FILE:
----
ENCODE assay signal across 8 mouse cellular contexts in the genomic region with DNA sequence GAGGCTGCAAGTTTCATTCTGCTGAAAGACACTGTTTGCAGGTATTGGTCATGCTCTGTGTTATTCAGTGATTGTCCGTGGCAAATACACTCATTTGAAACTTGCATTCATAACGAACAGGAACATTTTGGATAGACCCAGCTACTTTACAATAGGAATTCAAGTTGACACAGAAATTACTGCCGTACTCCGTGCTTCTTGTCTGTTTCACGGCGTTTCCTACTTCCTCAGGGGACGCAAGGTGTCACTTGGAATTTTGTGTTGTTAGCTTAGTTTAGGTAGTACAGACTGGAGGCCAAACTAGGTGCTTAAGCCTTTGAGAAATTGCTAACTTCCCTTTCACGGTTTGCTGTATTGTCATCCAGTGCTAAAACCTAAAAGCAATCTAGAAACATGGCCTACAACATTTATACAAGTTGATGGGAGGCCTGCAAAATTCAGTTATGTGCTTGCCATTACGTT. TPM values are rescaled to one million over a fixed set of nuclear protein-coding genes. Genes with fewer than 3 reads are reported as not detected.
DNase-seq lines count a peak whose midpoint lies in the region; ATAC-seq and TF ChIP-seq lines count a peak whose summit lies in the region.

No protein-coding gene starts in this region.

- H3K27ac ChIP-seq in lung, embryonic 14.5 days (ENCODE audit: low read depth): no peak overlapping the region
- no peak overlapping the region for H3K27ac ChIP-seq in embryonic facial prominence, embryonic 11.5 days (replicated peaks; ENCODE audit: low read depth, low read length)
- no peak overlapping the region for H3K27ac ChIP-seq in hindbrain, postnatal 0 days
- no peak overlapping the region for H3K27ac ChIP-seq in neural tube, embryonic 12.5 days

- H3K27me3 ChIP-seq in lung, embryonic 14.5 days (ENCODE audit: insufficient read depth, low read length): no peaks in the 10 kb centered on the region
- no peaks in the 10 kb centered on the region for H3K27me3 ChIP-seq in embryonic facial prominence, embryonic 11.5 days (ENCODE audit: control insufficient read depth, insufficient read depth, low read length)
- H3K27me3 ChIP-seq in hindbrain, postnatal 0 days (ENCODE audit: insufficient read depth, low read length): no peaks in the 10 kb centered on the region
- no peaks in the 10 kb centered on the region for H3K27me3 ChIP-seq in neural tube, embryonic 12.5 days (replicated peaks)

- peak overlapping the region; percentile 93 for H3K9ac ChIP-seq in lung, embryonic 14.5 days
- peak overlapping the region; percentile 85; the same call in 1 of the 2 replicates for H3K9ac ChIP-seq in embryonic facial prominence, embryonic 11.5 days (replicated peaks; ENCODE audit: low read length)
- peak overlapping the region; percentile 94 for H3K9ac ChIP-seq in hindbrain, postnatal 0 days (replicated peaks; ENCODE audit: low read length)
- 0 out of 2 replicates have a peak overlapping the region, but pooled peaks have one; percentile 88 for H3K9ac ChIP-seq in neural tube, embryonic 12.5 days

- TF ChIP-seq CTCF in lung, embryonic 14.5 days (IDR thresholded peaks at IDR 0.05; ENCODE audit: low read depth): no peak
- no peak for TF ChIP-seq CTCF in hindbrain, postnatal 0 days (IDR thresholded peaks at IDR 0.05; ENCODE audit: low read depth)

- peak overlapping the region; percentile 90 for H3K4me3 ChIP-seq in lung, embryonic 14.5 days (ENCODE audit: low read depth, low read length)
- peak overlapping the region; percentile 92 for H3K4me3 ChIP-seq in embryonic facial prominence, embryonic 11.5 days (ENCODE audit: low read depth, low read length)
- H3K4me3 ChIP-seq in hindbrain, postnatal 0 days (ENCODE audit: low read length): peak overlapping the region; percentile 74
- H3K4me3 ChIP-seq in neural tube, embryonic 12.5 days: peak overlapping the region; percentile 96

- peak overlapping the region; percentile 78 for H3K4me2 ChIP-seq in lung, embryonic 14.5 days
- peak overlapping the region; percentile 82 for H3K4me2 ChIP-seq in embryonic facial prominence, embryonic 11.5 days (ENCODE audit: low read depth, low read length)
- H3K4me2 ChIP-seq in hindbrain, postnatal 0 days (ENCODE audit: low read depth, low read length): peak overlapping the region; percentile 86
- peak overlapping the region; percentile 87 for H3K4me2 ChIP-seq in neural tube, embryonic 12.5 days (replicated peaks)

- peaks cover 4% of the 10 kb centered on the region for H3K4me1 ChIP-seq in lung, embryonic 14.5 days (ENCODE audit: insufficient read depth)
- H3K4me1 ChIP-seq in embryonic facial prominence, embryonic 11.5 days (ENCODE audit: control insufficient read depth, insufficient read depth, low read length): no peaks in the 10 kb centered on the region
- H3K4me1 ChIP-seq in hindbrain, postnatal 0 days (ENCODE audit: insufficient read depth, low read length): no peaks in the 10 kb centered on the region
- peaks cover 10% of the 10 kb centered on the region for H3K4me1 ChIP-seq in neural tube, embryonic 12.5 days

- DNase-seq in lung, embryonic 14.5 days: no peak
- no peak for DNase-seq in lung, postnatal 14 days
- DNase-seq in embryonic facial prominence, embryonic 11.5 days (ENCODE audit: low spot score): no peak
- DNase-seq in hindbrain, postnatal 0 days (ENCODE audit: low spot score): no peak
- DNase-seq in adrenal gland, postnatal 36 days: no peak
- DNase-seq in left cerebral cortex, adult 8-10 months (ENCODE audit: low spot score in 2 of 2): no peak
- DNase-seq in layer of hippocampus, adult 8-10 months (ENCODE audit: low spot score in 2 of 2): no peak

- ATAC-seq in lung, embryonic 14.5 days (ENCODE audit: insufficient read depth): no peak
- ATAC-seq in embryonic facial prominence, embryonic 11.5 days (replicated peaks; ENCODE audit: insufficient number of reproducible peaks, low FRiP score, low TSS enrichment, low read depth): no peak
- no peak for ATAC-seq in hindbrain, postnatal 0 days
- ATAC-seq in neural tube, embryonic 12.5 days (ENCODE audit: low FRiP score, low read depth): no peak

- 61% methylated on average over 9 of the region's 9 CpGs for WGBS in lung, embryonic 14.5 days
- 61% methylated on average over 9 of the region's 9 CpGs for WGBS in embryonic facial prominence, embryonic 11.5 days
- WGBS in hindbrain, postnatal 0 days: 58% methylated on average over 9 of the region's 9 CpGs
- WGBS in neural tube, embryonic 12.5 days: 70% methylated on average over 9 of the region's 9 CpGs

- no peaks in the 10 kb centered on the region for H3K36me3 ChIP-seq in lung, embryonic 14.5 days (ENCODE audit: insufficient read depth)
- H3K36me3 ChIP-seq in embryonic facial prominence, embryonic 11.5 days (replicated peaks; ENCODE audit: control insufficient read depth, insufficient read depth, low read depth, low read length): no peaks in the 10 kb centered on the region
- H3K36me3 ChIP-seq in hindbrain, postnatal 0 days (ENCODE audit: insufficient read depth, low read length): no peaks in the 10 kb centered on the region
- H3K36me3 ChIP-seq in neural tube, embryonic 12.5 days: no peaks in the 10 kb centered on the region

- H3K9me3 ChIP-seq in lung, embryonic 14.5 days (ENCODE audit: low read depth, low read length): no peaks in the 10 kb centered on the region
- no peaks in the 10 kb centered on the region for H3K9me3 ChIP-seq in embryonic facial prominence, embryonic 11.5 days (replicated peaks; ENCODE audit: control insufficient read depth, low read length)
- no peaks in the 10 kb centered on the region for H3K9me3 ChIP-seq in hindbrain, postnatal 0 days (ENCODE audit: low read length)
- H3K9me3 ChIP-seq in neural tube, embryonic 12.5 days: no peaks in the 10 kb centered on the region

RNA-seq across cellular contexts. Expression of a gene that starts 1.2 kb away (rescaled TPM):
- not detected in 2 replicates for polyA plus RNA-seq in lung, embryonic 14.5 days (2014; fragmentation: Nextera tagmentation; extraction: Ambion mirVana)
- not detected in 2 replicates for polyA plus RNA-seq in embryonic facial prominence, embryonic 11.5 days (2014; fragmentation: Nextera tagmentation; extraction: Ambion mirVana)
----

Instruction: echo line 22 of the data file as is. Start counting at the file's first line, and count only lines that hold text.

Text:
- peak overlapping the region; percentile 78 for H3K4me2 ChIP-seq in lung, embryonic 14.5 days